Iuliu (Yehuda) Barasch

Date of birth: 1815 | Date of death: 1863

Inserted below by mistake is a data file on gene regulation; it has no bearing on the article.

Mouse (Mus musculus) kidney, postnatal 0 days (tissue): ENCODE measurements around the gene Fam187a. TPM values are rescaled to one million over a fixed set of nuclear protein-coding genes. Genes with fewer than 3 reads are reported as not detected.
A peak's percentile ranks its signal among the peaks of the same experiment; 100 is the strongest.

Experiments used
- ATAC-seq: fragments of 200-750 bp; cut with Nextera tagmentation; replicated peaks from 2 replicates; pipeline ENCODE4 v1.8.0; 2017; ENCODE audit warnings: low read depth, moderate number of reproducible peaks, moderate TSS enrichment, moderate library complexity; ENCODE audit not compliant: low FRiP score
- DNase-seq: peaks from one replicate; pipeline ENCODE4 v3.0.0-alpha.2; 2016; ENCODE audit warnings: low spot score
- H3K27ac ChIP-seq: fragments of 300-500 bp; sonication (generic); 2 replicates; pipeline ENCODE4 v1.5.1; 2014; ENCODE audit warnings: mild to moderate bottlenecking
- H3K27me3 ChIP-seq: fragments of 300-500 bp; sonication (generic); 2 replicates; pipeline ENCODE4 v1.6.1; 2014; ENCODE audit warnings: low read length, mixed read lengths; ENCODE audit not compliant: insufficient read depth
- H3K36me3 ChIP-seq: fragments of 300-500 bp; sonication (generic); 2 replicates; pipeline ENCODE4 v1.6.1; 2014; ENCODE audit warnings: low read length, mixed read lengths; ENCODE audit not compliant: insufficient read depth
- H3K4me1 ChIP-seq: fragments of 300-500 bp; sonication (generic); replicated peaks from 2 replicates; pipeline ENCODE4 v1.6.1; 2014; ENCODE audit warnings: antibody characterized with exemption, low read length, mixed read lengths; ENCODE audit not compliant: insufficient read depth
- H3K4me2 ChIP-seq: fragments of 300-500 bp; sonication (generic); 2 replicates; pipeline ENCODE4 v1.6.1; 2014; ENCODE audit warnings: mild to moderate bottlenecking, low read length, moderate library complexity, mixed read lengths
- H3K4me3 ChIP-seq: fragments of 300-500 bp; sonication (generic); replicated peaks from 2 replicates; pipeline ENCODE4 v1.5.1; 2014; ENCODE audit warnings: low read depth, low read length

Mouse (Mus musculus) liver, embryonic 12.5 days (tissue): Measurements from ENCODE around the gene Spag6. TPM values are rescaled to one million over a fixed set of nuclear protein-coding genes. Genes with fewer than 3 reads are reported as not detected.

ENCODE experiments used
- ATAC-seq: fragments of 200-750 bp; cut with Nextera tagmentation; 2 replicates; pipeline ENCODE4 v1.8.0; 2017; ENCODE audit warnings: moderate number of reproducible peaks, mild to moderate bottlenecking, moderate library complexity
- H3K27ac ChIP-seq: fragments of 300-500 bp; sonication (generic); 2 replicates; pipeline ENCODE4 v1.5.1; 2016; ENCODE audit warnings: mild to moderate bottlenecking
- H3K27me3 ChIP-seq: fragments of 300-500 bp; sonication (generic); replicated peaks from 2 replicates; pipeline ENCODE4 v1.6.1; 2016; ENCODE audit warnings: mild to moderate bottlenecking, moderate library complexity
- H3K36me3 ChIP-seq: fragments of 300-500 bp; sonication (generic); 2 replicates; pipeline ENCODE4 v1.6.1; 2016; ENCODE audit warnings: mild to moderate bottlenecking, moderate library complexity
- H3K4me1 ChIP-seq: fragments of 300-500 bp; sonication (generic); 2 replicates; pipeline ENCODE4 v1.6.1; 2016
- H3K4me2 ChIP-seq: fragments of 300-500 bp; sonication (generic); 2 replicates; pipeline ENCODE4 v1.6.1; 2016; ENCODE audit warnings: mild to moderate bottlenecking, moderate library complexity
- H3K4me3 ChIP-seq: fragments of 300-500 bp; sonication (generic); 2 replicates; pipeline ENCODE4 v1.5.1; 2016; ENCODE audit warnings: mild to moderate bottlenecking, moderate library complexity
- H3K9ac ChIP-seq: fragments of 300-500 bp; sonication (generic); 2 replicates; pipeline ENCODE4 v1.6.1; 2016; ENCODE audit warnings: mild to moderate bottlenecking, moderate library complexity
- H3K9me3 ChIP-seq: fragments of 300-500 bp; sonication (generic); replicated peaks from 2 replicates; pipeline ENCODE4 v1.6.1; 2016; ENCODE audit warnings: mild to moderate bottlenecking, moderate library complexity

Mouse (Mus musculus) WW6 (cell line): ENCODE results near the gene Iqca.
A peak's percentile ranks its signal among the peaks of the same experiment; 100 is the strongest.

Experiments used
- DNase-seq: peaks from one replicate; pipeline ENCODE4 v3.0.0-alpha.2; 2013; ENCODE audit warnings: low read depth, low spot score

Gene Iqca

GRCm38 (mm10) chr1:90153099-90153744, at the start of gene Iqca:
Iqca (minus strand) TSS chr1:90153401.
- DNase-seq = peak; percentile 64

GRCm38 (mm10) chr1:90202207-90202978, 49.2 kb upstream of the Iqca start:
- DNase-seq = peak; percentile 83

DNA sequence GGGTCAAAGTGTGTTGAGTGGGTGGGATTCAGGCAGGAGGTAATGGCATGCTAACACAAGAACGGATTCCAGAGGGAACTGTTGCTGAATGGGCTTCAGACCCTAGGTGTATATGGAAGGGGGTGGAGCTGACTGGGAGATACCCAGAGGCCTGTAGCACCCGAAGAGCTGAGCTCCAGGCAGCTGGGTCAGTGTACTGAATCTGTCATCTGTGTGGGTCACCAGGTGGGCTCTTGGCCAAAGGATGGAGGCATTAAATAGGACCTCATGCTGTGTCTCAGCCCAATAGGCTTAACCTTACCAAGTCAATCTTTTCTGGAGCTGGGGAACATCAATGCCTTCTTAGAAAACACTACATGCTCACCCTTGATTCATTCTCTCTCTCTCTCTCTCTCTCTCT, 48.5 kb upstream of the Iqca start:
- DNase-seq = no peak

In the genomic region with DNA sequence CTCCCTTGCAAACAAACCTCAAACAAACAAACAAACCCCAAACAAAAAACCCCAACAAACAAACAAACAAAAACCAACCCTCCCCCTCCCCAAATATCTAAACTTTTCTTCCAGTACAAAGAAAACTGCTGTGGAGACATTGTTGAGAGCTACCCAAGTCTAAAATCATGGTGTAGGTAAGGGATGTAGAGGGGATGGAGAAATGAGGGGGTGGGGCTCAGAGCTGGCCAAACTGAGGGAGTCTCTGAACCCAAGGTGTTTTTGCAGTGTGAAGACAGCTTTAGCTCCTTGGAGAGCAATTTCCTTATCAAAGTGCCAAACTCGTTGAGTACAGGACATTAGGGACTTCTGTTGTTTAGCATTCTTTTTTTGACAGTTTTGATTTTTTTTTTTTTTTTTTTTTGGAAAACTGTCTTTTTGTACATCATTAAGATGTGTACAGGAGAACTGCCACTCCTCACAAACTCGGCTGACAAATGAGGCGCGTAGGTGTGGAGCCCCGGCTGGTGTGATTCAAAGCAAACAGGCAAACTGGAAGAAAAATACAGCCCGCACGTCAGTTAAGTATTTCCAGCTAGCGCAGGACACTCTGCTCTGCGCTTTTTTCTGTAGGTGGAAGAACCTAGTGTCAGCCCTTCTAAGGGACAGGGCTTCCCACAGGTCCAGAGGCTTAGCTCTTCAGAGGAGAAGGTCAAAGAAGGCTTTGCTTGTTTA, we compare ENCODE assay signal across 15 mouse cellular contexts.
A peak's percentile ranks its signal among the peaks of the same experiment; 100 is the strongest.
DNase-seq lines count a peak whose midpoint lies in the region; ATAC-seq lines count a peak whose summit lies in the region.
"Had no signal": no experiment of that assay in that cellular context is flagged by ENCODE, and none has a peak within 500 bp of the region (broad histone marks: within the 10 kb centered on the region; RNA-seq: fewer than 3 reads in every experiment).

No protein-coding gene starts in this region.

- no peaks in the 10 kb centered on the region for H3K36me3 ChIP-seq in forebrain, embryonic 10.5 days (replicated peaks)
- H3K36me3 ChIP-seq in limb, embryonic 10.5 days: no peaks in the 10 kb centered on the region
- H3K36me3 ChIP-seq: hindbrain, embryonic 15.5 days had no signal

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Born in Brody in 1815, Julius Barasch received a traditional religious education, but after meeting two famous maskillim, Hirsh Mendel and Izkhak Erter, he decided to obtain a secular education as well. Barosch studied philosophy at Leipzig University in 1836, before transferring to study medicine in Berlin soon afterwards. He graduated in 1841. Barasch actively contributed articles to Jewish periodicals, representing the progressive views of Eastern European Jewry. The periodicals to which he contributed included Zion (which was published in Hebrew) and Sulamit (a German-language Jewish magazine). In 1841, he moved to Bucharest to work as a physician. He was appointed professor of natural sciences at the local college in 1851 and at the school of surgery in 1855, becoming the first Jew to lecture at a Romanian university. Barosch became famous for his Minunile naturei (“Wonders of Nature” published in 3 volumes in Romanian), which popularized science, and was  editor of  magazine Isis sau natura (Isis or Nature) from 1856 to 1869. In addition to this, Barasch was a contributor to the Allgemeine Zeitung des Judenthums,  where he published a series of articles dedicated to the life of Jews in Galicia, Bukovyna and Moldova. In 1856, he also wrote Otsar Hokhmah, a modern philosophical and encyclopedic work in Hebrew. However, Barasch criticized Jews who rejected Judaism, Jewish culture and tradition in favor of searching for ways to integrate with other cultures, reflecting the problem of finding the limits of integration and cultural identity which deeply worried Jewish Haskalah preachers in the nineteenth century. Barasch passed away in 1863 in Bucharest and is remembered as a figure of the Romanian Haskalah.